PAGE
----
- More San Joaquin County Grand Jury allegations
The San Joaquin County Grand Jury also announced the following
findings about the Woodbridge Sanitary District:
- A part-time employee on Social Security disability accumulated
36 hours of work, which could have affected his benefit payment. So
the hours were recorded as compensatory time off on his payroll
records. A $1,260 check was issued to another employee for the 36
hours with the understanding that the money would be turned over to
the employee on disability.
- Management is seldom on-site to check employees’ actual time
- Employees may have stolen equipment from the district. Credit
card purchases averaged $2,883 per month, and tools and equipment
purchases averaged $1,595 monthly. All purchases are approved after
the purchase is made.
- Unlicensed employees performed water tests in Ching’s
- An employee reported being harassed by board and staff members.
Cameras were installed and pointed at her desk, the employee was
stripped of keys to filing cabinets, computer passwords were
changed and desk drawers were searched.
- Nepotism in the hiring process.
— Source: San Joaquin County Grand Jury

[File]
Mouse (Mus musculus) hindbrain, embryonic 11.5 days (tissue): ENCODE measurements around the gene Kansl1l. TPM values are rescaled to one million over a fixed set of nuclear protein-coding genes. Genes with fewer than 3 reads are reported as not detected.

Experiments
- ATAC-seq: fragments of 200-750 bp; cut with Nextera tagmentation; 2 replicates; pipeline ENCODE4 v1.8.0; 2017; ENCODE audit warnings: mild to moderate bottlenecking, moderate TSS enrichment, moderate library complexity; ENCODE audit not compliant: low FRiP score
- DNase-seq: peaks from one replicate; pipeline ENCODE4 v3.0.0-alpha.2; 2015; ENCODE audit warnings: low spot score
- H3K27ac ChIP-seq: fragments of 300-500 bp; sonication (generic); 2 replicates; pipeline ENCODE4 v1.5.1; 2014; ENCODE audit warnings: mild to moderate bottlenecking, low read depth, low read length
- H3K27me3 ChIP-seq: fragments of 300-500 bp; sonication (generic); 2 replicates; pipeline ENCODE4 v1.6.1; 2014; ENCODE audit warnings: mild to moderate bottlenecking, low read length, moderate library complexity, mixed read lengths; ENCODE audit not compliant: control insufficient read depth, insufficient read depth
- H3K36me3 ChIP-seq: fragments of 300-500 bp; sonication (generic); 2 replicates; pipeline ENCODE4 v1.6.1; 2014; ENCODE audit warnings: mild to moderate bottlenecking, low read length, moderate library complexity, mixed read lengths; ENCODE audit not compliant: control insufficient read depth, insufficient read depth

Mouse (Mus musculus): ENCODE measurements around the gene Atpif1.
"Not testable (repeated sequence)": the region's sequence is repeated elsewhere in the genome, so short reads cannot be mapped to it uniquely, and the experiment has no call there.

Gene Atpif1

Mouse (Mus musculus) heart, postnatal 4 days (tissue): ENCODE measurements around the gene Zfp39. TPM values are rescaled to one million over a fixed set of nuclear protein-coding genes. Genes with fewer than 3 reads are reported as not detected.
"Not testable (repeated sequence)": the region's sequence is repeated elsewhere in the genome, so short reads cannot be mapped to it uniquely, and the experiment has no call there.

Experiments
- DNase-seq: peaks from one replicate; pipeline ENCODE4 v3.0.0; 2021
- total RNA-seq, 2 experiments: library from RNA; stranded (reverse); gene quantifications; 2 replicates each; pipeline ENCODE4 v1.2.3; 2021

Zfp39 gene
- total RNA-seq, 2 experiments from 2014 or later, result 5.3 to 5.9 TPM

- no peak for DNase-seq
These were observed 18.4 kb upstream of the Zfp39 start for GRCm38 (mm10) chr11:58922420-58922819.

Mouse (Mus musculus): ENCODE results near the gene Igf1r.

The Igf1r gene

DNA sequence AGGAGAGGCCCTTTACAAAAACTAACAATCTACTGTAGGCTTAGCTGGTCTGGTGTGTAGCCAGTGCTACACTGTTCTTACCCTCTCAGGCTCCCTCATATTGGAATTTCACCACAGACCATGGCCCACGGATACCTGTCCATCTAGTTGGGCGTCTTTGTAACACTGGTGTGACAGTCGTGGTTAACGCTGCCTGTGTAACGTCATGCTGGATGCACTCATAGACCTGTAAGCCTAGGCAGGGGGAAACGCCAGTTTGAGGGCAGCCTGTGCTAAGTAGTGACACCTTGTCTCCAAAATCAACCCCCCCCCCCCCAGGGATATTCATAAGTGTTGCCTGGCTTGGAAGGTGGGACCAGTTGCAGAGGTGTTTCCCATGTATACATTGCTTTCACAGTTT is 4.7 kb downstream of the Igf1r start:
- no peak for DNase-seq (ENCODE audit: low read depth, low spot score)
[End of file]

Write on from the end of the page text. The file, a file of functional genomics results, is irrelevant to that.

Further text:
- Woodbridge Sanitary District at a glance
Formed: May 11, 1949.
Acres: 531 acres total, including 292 acres for
housing, 43 acres of public land, seven acres of commercial
property and 189 acres of permanent open space (golf course,
Population: About 3,500.
Annual budget: About $376,000.
Staff: Five to 10 part-time employees.
Board of directors: President Doug Colucci,
Vice President Richard Best, directors Harold Rohrbach, Dwight
Langhoff and Glenda Wall.
— Source: San Joaquin County Grand Jury; county Local Agency
Posted: Wednesday, June 8, 2011 11:01 am
Updated: 9:49 am, Thu Jun 23, 2011.
The San Joaquin County Grand Jury
has accused the Woodbridge Sanitary District of a litany of
improprieties in its operations.
The small district, which provides sewer service to Woodbridge,
has allegedly committed payroll fraud, fiscal mismanagement,
falsified state water records, harassed employees, used nepotism
and favoritism, failed to adequately train employees and lacked
board polices and procedures, according to a grand jury report
issued on Wednesday.
Or, use your
Wednesday, June 8, 2011 11:01 am.
Updated: 9:49 am.